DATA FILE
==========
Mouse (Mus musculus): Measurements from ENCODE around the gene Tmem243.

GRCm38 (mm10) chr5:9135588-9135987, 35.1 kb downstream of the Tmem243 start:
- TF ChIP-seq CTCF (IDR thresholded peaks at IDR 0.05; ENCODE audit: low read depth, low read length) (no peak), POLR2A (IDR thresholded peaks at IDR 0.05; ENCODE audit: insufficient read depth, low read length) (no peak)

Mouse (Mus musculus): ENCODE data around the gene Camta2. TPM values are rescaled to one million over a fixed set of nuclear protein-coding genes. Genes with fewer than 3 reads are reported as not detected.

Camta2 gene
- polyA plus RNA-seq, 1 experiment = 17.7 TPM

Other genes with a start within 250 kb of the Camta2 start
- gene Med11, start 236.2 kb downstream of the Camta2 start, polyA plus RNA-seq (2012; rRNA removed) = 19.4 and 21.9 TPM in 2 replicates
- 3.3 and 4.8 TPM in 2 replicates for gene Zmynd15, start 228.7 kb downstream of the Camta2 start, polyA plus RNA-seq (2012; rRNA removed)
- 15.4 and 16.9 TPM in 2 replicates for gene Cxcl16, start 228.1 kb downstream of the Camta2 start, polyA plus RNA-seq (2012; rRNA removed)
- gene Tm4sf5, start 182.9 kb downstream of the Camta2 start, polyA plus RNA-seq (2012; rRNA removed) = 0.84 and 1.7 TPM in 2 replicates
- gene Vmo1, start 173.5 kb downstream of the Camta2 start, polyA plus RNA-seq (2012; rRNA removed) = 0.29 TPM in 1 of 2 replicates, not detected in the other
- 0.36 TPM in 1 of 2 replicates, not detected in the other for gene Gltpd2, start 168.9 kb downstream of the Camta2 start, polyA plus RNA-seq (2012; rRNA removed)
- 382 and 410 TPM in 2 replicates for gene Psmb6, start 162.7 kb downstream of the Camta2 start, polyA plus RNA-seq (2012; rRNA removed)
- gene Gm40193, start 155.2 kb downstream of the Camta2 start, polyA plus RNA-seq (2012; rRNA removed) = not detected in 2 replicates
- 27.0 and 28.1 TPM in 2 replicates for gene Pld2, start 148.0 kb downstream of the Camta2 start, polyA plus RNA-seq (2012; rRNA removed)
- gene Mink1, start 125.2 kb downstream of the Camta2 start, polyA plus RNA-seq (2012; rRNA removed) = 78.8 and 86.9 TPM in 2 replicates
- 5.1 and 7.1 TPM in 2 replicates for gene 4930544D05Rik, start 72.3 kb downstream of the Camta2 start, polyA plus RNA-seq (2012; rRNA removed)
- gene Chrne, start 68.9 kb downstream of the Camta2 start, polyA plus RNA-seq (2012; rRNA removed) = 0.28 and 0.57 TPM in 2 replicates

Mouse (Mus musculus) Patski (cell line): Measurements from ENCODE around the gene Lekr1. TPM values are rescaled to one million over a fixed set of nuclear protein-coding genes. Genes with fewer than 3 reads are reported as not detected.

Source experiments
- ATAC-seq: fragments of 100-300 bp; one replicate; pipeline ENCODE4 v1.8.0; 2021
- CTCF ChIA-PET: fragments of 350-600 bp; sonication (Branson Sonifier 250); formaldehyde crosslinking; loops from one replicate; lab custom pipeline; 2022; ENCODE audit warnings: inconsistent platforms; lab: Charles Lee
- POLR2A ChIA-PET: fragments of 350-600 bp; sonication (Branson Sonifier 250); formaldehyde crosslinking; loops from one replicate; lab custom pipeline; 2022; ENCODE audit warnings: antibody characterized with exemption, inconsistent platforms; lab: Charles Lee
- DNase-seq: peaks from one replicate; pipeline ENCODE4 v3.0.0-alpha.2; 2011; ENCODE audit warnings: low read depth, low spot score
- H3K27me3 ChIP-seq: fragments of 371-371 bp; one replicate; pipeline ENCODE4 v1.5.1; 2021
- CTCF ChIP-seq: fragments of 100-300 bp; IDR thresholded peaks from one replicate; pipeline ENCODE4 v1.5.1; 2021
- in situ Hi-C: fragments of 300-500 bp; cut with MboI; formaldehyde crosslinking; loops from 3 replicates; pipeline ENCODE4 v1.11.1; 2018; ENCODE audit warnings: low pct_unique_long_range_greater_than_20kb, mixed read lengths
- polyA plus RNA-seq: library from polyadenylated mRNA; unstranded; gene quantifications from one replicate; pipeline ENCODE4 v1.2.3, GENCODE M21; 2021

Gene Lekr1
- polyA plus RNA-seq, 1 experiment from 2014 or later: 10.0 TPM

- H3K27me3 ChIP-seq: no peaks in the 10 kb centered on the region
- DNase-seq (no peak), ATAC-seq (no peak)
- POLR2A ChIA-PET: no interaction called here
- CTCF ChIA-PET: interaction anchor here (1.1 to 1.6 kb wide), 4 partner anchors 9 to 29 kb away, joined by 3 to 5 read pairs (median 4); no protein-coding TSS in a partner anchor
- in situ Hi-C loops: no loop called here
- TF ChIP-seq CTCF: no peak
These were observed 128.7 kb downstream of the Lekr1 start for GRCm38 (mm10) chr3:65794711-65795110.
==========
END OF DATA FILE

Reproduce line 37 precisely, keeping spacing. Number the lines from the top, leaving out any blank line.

- TF ChIP-seq CTCF: no peak